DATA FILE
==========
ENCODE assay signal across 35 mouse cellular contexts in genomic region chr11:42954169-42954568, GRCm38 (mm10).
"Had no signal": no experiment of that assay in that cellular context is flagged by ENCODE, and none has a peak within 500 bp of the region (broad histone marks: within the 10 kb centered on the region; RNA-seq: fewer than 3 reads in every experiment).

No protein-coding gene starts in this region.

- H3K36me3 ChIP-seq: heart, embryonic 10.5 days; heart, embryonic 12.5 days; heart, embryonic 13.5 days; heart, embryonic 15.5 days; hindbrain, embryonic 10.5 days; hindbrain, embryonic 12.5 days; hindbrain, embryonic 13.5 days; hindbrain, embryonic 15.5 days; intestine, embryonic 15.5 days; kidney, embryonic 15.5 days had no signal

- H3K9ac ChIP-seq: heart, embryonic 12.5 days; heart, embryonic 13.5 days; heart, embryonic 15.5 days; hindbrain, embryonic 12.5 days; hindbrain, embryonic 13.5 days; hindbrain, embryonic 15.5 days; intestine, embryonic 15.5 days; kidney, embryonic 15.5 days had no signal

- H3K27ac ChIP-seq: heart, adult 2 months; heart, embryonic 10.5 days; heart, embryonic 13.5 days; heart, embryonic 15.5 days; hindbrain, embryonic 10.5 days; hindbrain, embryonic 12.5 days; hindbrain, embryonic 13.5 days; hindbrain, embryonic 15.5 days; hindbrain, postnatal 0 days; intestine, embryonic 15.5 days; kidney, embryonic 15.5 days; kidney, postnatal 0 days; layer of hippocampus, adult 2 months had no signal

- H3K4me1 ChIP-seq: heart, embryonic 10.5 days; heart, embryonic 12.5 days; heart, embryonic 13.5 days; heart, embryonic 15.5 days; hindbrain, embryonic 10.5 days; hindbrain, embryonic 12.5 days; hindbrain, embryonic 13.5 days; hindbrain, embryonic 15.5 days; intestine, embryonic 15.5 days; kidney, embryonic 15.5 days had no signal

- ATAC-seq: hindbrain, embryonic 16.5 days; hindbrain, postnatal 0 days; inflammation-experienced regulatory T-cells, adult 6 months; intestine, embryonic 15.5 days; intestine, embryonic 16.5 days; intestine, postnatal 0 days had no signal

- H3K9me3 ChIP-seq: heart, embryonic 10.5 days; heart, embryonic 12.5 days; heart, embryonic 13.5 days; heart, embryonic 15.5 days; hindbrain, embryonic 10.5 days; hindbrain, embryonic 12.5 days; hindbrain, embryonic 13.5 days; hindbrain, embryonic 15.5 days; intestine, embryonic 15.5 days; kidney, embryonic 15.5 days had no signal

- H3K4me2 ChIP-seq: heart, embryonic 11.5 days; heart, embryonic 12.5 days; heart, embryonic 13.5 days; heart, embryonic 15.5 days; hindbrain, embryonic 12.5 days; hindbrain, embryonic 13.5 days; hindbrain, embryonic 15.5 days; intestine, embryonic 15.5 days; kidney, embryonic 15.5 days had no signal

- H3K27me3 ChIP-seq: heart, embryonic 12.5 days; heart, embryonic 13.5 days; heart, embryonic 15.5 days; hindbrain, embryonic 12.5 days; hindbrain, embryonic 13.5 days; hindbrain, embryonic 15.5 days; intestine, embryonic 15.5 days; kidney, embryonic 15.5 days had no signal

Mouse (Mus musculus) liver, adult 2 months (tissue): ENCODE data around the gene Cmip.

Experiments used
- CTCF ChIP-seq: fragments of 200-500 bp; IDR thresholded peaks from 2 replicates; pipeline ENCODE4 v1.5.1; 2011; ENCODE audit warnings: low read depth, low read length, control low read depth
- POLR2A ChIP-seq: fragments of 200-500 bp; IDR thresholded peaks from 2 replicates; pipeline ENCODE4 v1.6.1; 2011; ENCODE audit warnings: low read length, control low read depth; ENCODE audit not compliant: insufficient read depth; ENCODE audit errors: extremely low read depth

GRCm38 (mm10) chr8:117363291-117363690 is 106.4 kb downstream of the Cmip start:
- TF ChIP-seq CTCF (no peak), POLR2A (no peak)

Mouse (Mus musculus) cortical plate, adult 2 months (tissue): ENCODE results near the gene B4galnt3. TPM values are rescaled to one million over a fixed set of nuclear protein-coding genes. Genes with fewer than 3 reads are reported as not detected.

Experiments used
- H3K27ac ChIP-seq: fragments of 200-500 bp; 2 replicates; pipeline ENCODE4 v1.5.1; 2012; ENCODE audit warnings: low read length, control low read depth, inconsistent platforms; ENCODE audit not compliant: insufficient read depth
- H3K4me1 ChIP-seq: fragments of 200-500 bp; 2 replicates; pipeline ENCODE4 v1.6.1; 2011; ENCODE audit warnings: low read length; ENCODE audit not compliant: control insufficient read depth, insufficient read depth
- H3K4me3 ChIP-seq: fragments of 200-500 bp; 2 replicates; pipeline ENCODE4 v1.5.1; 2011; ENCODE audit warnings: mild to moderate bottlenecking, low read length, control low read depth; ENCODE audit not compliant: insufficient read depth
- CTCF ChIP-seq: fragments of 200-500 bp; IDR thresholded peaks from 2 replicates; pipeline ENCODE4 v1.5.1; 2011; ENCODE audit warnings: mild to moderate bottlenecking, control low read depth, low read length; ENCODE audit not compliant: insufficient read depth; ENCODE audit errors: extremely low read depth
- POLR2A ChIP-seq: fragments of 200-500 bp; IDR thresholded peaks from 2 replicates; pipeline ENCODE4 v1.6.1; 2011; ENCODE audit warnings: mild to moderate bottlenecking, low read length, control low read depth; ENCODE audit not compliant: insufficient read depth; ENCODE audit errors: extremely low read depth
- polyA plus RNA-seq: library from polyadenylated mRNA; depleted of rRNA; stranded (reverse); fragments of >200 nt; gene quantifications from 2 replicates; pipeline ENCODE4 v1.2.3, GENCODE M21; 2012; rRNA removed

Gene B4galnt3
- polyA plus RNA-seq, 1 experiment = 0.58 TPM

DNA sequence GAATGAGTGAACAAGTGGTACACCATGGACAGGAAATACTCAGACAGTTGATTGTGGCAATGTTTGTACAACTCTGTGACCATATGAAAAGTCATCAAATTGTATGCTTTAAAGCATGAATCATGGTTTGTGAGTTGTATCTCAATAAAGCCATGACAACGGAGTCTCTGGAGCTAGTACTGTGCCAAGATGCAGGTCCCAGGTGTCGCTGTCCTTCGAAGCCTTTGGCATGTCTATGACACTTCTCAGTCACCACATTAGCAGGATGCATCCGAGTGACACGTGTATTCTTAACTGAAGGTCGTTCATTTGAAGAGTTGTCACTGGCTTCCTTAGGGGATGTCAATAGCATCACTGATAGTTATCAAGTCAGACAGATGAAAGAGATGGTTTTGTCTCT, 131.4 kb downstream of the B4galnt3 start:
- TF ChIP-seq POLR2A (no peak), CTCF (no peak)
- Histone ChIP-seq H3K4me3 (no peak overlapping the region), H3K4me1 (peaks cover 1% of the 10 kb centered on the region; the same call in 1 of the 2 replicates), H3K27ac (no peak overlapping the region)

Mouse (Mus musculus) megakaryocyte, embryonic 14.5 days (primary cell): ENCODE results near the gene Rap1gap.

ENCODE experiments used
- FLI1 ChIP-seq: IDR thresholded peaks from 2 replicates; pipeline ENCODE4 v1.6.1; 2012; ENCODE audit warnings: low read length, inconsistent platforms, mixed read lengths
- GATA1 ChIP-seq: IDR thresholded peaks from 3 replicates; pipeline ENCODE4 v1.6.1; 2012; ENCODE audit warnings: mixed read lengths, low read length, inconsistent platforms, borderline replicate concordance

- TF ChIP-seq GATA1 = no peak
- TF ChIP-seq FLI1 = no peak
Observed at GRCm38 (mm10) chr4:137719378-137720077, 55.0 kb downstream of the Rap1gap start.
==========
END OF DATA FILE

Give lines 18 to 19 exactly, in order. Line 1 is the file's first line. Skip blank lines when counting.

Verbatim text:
Mouse (Mus musculus) cortical plate, adult 2 months (tissue): ENCODE results near the gene B4galnt3. TPM values are rescaled to one million over a fixed set of nuclear protein-coding genes. Genes with fewer than 3 reads are reported as not detected.

Experiments used